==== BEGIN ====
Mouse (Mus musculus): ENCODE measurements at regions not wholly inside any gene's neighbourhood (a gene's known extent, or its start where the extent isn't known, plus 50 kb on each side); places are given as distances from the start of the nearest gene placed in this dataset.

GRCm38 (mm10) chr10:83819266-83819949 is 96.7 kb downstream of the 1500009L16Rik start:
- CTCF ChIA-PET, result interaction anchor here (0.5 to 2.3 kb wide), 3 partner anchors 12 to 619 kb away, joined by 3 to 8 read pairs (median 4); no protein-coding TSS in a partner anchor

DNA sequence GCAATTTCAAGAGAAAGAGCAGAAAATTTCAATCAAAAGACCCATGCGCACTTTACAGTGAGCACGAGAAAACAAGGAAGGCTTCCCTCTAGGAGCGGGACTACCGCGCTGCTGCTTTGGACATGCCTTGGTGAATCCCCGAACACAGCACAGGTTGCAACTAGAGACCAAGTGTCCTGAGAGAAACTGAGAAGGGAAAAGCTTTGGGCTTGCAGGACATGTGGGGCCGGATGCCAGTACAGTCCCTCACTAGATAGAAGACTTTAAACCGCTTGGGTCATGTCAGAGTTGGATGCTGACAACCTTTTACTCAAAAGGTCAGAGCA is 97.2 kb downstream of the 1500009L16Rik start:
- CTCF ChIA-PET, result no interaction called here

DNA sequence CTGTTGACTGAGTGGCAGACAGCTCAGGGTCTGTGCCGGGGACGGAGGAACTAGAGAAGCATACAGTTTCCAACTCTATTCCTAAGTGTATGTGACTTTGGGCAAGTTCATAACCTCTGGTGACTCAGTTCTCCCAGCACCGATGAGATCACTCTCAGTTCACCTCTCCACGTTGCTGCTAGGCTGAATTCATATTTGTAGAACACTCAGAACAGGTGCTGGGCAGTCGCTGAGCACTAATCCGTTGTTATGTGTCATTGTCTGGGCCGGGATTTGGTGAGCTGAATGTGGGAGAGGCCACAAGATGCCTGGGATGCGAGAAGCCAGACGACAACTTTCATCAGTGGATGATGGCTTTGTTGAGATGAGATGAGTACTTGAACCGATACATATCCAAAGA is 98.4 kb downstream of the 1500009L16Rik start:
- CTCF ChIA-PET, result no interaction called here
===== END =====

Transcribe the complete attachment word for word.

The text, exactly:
Mouse (Mus musculus): ENCODE measurements at regions not wholly inside any gene's neighbourhood (a gene's known extent, or its start where the extent isn't known, plus 50 kb on each side); places are given as distances from the start of the nearest gene placed in this dataset.

GRCm38 (mm10) chr10:83819266-83819949 is 96.7 kb downstream of the 1500009L16Rik start:
- CTCF ChIA-PET, result interaction anchor here (0.5 to 2.3 kb wide), 3 partner anchors 12 to 619 kb away, joined by 3 to 8 read pairs (median 4); no protein-coding TSS in a partner anchor

DNA sequence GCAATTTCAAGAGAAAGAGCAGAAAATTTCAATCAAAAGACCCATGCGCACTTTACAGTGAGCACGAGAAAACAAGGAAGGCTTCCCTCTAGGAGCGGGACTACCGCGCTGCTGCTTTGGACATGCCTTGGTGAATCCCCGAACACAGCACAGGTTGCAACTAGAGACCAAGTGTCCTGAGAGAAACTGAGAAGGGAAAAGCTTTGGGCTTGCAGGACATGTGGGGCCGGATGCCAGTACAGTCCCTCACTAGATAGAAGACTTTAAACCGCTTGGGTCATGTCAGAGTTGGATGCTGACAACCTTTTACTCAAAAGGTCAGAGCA is 97.2 kb downstream of the 1500009L16Rik start:
- CTCF ChIA-PET, result no interaction called here

DNA sequence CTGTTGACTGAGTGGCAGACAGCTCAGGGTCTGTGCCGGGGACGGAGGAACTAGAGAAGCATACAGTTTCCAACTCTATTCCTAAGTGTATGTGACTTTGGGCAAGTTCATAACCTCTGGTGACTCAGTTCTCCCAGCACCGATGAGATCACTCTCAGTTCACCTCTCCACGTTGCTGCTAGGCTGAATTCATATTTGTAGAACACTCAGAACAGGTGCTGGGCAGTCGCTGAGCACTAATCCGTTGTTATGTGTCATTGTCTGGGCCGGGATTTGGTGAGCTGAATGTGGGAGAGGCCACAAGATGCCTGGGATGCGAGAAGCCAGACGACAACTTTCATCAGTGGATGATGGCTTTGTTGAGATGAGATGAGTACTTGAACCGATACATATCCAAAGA is 98.4 kb downstream of the 1500009L16Rik start:
- CTCF ChIA-PET, result no interaction called here